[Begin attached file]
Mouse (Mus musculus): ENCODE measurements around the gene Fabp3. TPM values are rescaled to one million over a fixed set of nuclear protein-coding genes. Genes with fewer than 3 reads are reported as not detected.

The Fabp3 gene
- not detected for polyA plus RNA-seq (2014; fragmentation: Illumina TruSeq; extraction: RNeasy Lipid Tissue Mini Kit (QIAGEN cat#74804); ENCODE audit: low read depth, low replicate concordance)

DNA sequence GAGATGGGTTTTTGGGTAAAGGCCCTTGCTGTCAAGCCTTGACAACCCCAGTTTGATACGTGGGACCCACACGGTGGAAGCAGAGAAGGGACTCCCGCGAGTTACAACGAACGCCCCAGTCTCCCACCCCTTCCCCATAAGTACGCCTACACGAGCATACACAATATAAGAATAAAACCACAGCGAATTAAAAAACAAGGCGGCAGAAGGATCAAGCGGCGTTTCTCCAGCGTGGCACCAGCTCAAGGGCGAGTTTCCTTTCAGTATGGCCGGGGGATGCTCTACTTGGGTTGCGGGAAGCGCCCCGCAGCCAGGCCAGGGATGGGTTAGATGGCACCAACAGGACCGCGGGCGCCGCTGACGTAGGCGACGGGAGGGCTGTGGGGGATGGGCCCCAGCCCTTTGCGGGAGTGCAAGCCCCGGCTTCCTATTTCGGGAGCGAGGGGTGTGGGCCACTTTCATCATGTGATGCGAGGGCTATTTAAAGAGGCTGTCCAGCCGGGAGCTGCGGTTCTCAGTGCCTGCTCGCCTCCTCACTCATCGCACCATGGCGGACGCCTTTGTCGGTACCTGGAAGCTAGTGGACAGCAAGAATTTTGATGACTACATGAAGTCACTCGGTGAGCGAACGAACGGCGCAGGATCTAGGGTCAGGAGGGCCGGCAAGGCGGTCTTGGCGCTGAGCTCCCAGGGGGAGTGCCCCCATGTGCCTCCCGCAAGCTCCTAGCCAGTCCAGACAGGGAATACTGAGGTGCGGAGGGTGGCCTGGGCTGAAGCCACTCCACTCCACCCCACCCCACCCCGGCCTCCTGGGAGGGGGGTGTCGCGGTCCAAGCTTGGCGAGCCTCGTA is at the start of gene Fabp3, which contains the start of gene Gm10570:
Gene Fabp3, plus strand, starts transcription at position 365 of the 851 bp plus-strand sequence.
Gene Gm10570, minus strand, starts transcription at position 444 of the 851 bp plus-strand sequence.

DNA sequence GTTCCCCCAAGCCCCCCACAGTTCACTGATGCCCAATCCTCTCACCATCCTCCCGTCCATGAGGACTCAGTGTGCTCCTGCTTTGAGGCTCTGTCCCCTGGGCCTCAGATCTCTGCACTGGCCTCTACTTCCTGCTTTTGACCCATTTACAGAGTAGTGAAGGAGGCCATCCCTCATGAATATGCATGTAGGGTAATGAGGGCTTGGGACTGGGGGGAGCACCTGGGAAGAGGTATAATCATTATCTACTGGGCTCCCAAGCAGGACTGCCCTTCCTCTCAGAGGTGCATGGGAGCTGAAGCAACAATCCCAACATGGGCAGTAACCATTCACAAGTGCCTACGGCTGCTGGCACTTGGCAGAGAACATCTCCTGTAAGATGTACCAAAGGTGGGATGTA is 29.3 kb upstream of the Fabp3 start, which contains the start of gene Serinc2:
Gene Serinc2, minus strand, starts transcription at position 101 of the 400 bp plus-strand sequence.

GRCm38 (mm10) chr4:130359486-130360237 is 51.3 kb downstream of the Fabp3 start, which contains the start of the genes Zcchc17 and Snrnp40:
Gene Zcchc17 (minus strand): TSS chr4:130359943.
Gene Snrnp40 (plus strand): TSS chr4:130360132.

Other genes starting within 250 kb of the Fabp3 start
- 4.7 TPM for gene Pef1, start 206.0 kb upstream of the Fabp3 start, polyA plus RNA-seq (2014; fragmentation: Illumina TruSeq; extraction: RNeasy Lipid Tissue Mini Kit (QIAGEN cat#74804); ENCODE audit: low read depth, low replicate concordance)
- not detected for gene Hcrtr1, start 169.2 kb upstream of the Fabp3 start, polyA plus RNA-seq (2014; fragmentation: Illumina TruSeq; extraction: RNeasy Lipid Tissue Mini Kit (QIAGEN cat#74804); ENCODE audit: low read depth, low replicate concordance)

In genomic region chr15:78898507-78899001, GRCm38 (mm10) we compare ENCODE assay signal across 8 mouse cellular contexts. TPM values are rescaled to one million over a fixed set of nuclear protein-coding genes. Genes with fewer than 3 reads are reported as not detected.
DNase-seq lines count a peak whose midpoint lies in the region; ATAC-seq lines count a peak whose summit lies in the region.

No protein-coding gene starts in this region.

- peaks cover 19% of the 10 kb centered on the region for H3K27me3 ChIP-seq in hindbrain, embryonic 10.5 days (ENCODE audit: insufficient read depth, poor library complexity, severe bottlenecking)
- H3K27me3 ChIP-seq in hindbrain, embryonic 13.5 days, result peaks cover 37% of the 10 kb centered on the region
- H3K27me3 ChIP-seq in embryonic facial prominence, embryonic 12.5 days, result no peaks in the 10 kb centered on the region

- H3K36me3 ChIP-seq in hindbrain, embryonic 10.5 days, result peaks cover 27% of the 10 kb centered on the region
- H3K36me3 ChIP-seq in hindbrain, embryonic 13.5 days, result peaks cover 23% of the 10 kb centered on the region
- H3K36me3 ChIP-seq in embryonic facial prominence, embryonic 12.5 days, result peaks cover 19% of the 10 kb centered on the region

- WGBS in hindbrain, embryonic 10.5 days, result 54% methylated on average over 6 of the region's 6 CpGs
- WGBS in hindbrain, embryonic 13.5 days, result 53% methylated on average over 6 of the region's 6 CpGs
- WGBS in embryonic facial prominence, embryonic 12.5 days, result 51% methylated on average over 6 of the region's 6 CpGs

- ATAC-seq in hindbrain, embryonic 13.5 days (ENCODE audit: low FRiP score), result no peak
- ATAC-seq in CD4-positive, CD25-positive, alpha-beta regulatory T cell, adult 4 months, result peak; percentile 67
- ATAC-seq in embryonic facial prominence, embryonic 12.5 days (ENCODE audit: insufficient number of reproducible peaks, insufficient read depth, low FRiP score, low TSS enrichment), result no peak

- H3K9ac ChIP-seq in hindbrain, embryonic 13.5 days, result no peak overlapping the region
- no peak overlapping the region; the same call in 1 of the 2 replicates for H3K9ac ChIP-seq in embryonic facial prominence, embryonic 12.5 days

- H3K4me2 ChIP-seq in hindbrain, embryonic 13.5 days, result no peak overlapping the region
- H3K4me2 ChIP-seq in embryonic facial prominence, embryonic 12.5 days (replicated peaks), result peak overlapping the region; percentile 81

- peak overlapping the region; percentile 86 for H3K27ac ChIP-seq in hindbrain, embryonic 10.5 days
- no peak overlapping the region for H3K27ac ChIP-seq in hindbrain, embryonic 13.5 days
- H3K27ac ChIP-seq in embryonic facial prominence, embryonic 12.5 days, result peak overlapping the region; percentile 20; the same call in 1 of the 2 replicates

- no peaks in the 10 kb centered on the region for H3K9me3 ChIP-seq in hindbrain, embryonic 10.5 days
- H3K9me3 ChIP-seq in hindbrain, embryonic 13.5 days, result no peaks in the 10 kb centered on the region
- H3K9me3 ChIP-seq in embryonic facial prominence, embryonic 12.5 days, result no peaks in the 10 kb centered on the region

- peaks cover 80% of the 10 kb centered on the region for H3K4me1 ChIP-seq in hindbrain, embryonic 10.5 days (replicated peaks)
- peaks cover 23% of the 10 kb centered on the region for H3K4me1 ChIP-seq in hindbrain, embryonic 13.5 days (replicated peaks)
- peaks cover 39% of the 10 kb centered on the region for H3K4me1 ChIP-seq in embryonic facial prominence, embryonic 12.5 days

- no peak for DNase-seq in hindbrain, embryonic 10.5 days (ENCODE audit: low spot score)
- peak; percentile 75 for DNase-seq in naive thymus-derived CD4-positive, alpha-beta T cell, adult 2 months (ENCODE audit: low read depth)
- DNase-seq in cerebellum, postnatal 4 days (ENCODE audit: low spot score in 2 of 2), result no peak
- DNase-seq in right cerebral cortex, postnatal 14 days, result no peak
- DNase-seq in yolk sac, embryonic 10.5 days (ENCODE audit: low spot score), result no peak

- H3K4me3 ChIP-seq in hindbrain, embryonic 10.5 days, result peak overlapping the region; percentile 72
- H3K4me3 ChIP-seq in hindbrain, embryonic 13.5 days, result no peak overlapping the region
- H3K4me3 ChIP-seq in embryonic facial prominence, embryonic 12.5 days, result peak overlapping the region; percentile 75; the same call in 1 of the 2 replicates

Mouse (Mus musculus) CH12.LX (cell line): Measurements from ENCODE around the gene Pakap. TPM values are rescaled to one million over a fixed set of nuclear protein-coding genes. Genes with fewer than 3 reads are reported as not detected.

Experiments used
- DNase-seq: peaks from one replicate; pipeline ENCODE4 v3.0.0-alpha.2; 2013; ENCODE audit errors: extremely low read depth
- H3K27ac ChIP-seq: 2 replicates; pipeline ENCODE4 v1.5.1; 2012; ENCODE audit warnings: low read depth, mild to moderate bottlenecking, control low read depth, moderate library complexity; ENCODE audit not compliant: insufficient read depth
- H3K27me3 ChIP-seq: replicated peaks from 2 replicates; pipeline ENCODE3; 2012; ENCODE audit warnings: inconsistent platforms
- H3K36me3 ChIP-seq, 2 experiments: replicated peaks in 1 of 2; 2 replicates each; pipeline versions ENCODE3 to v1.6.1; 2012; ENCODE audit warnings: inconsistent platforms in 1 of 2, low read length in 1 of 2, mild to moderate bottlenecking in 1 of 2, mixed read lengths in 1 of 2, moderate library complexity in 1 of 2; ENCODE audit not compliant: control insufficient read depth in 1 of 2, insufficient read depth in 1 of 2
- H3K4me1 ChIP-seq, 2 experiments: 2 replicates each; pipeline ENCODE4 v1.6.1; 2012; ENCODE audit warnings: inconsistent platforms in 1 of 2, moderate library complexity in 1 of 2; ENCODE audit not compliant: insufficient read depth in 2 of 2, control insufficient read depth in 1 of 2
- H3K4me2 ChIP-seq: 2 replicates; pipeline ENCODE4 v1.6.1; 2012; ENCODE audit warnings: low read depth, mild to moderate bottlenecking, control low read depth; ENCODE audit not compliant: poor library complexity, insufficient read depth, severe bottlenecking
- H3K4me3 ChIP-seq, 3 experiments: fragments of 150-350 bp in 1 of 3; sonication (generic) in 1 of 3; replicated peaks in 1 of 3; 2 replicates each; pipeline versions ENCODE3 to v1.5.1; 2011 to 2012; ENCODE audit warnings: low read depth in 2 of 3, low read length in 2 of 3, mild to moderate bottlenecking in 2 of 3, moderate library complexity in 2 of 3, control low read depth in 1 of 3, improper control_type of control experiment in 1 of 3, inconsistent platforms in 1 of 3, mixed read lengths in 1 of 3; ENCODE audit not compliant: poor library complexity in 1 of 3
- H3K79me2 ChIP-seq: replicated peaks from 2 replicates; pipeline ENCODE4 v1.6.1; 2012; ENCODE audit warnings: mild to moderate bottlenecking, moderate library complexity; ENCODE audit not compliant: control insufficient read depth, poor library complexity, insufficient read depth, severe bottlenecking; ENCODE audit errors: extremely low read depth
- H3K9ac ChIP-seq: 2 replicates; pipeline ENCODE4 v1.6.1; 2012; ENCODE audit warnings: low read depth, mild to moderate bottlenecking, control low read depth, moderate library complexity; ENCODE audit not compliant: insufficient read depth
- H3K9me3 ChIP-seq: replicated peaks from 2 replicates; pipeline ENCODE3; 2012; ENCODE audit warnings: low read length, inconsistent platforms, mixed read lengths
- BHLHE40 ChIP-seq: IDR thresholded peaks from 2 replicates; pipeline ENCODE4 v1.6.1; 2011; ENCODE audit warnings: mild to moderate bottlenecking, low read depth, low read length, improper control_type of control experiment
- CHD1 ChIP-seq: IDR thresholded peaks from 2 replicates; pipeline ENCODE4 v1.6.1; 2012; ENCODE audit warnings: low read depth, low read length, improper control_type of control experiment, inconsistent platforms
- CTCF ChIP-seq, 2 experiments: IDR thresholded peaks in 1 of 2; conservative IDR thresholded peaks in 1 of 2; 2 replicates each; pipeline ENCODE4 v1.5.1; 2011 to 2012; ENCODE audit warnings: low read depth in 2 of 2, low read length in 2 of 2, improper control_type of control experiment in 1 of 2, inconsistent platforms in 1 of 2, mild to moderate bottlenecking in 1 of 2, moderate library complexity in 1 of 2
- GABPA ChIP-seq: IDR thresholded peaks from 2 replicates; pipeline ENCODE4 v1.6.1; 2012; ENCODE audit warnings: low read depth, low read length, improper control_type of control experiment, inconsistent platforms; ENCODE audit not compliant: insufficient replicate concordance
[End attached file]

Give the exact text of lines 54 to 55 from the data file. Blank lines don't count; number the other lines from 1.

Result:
- H3K27ac ChIP-seq: 2 replicates; pipeline ENCODE4 v1.5.1; 2012; ENCODE audit warnings: low read depth, mild to moderate bottlenecking, control low read depth, moderate library complexity; ENCODE audit not compliant: insufficient read depth
- H3K27me3 ChIP-seq: replicated peaks from 2 replicates; pipeline ENCODE3; 2012; ENCODE audit warnings: inconsistent platforms